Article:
What’s the obstacle for you? Why is it so hard to do nothing at all?

Finding Yourself-Part 3

It might feel like a bait and switch to save this for last (haven’t seen the previous posts? Start here,) but the 3rd and final piece that I think is important in the process of finding yourself is….recognizing that you never will.

That’s right. When you truly know your full self, in an experiential and transformative way, it is dynamic. Ever changing.  When you’re living with your false self front and center, the perk is that everything is really simple and never changes.  It’s really clear that the kind of person you are expected to be is AB and C and you do that by doing X Y and Z and it’s not going to be any different tomorrow than it was today.  So if you really want to find your true self, I’m preparing you and giving you permission to walk into places that feel uncertain and unsure and where you don’t have all the answers.  Exploration and discovery are by nature inefficient. It’s ok if your process isn’t a straight line. Uncertainty is what HAS to precede every new thing we learn. 

Exploration and uncertainty allow for experience that goes beyond understanding. Parents and pastors can pass down cognitive understanding, but they can't pass down felt experience, and I have to believe that it's not all about cognitive understanding if "become as a little child" has any truth to it.

Exploration and uncertainty allow us to accommodate new information and perspectives. Most of the time the discomfort of doubt just means I saw something new, heard a new perspective, something that didn't line up with the worldview I've constructed. Of course it's going to feel uncomfortable until I reconstruct in such a way that there's a place for it. You can't "unsee" it, so just stuffing it down and keeping your old will keep resurfacing. On the other hand, if I take it and wrestle with it until I have built a new framework (even if that framework is less cut and dry and is one that allows for confusion and loss and mystery and paradox), I see it as a gift. And the process of using that gift of discomfort or doubt in that fashion is one I would hope never stops.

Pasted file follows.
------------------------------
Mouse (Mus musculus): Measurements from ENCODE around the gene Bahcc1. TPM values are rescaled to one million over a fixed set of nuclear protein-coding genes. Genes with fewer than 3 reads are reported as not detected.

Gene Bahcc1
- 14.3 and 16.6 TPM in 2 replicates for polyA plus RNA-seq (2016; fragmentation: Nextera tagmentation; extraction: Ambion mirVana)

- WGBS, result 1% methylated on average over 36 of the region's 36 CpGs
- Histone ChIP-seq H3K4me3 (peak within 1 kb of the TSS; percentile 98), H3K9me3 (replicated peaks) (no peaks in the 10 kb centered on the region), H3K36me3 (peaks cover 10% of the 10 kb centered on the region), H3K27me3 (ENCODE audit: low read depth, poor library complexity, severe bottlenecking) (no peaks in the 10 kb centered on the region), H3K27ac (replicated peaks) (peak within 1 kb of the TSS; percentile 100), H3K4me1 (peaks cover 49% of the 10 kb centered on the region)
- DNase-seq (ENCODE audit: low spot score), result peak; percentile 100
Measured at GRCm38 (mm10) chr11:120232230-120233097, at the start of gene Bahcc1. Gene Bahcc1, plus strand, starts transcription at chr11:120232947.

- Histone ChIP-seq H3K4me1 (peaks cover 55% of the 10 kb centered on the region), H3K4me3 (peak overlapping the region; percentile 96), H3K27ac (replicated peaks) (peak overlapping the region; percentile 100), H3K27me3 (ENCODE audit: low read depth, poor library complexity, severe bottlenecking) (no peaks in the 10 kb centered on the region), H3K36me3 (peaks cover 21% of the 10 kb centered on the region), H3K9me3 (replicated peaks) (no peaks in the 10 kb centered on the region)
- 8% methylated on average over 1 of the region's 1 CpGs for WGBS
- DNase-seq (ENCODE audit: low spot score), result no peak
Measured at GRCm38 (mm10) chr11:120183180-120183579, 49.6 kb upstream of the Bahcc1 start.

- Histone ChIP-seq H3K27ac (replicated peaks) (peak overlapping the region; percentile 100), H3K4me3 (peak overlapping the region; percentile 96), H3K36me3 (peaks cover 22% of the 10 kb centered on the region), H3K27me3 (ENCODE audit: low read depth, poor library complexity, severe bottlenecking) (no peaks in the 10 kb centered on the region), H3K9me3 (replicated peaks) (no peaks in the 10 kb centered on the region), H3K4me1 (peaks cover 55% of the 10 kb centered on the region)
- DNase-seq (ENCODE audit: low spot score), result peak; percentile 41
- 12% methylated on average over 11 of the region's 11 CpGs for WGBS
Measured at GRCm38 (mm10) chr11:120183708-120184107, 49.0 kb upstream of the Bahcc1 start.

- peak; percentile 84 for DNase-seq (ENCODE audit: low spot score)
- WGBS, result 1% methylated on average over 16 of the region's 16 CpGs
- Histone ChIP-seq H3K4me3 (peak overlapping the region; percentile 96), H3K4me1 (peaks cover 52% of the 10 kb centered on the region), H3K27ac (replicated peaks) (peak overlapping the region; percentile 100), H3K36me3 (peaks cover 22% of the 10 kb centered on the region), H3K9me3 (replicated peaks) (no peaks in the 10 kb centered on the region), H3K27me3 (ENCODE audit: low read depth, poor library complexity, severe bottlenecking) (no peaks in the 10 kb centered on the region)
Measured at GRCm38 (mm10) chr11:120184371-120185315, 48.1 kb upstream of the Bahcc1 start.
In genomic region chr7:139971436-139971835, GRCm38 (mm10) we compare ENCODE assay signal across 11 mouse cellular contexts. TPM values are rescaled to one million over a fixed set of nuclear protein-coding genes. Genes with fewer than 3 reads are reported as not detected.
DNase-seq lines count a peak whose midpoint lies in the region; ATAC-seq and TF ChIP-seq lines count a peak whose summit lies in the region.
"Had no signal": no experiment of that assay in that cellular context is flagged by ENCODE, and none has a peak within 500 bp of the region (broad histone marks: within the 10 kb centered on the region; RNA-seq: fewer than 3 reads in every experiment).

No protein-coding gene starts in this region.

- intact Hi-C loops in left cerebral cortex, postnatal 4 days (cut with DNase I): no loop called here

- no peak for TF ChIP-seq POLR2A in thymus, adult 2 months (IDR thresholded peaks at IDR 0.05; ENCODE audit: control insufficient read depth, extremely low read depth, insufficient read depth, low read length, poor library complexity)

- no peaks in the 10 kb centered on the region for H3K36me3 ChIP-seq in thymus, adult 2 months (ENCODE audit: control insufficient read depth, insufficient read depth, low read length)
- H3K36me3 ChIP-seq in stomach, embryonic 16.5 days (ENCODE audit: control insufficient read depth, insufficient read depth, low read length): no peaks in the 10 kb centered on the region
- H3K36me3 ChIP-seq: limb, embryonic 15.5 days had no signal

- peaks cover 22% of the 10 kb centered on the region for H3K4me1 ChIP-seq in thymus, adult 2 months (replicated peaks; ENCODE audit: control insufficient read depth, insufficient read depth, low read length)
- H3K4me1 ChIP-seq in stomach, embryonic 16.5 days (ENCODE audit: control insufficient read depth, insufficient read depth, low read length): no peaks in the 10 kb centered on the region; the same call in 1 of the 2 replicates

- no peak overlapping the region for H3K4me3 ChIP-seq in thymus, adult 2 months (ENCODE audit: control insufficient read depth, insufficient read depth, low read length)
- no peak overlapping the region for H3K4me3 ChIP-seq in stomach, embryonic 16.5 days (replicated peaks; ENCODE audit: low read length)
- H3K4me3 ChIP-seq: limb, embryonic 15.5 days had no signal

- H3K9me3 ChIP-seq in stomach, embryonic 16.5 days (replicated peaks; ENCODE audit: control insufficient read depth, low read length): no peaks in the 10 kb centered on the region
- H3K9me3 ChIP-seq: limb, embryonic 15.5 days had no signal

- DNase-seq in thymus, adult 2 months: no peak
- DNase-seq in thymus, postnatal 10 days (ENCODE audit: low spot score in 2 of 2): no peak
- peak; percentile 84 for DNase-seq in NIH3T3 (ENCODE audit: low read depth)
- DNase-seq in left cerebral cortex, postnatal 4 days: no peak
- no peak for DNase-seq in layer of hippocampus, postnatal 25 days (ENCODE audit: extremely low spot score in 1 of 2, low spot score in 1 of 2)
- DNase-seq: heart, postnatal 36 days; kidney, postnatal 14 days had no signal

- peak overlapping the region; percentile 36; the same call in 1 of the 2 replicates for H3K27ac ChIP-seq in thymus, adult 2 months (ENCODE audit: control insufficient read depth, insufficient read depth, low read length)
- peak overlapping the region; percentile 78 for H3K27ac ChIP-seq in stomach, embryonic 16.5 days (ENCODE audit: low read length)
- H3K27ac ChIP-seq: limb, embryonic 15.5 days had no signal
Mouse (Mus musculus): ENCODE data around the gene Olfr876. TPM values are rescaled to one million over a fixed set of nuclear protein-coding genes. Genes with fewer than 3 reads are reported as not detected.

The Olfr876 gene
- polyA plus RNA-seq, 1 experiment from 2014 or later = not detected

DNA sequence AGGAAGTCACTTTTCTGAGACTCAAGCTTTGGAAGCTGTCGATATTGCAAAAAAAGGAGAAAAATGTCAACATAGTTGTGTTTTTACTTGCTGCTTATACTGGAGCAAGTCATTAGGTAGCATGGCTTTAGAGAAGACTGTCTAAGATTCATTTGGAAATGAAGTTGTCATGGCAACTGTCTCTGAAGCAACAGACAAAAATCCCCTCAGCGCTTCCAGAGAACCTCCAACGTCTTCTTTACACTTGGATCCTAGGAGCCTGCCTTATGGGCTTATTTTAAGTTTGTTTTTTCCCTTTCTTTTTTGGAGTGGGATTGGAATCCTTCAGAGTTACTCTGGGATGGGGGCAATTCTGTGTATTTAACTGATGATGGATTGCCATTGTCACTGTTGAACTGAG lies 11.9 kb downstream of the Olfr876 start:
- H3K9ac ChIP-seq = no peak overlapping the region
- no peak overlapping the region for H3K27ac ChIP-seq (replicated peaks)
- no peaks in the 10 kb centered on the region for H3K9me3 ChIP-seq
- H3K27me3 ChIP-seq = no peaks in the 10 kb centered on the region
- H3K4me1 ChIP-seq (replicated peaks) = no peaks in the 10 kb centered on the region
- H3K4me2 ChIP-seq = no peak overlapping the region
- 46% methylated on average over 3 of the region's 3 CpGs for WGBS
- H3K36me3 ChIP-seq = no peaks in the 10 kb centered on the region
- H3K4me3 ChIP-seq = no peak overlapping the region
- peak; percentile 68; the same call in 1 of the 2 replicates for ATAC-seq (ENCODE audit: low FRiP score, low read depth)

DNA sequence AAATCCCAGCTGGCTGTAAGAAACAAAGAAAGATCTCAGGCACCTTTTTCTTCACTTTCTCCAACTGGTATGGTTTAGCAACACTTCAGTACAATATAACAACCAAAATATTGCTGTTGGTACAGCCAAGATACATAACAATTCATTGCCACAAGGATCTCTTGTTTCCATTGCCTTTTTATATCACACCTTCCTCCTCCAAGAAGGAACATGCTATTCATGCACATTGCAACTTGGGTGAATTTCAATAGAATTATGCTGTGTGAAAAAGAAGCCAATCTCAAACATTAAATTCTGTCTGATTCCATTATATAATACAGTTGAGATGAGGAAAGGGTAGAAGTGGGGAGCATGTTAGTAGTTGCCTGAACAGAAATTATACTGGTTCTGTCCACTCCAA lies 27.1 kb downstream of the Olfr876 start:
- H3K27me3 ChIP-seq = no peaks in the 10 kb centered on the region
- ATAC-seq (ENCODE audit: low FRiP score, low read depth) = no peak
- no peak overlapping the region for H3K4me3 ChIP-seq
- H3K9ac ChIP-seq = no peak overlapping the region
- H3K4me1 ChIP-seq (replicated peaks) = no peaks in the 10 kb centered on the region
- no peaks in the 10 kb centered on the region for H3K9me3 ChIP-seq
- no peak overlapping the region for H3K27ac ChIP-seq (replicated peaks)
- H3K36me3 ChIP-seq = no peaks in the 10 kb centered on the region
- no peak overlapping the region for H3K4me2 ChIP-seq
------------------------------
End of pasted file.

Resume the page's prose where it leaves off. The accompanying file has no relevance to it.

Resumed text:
So I want your process of knowing to be experiential, I want it to be integrated, but most of all I want it to be ongoing, to be dynamic.  Sometimes I have people come into counseling and say things like “well when I’ve processed this” or “when I’m in such and such a place”  Like there’s some sort of arrival point.  No honey, you don’t arrive.  And thank God, because the though that we reach a peak and then coast the rest of our lives is a really disheartening thought. So, here’s to never really finding ourselves, but welcoming the journey.  


Finding yourself-Part 2


We’re looking at another way we get in our own way when it comes to knowing ourselves.  If you missed the first part, you can read it here.

“The self we begin this journey of knowing with, is the self we believe our selves to be, and it’s usually the self that dies along the way”  David Benner, “The Gift of Being Yourself”


When people tell me they want to know or understand themselves, to get a handle on their emotions, their thoughts, their behavior…they are usually looking for understanding to make them feel more comfortable, to ease some kind of pain or disalignment.  So it stands to reason that they also only want to acknowledge things that don’t cause them discomfort to think about, rather than the experiences they’re uncomfortable even bringing to consciousness, let alone saying out loud.  Sometimes they will avoid them altogether, sometimes they will talk in circles around their experiences, but stay one or two steps removed-noticing their opinions or interpretations, or their thoughts on the theoretical aspects of it. And I don’t blame them, we’ve been taught to always put our “best selves” on display. 

I put “best selves” in quotes because I obviously think your best self is your whole self, but you also know what culture means by “best self”.  We look at the people around us, our family, our culture, take the feedback we get, and we think “who can I be to be seen as someone who is loved and provides value”.  Then, once we’ve crafted that, we hope if we work really hard on it, it will kind of, somehow, overshadow or overcome the parts we’re less willing to show.   

On one extreme, we see that in the collapse of famous pastors or spiritual leaders. I’m not referring to anyone in particular and I don’t really have to because these stories are becoming a broken record at this point.  Yet every time we hear “I can’t believe it, how did they let themselves get to that point.  How did they not see the first signs, get help at the first step down that slippery slope?”  Because they had a bright and shiny false self they had crafted, and they tried to repeatedly address their sin problem by working harder on polishing their shiny facade, rather than bringing their problems to light.

You may think those examples are extreme, but they happen enough that we have to start accepting they are not the exception in ministry and leadership, where there’s constant pressure to craft a perfect image and sweep everything else under the rug.  Those of us with less overt or obvious failures and weaknesses are just as susceptible to the same trap.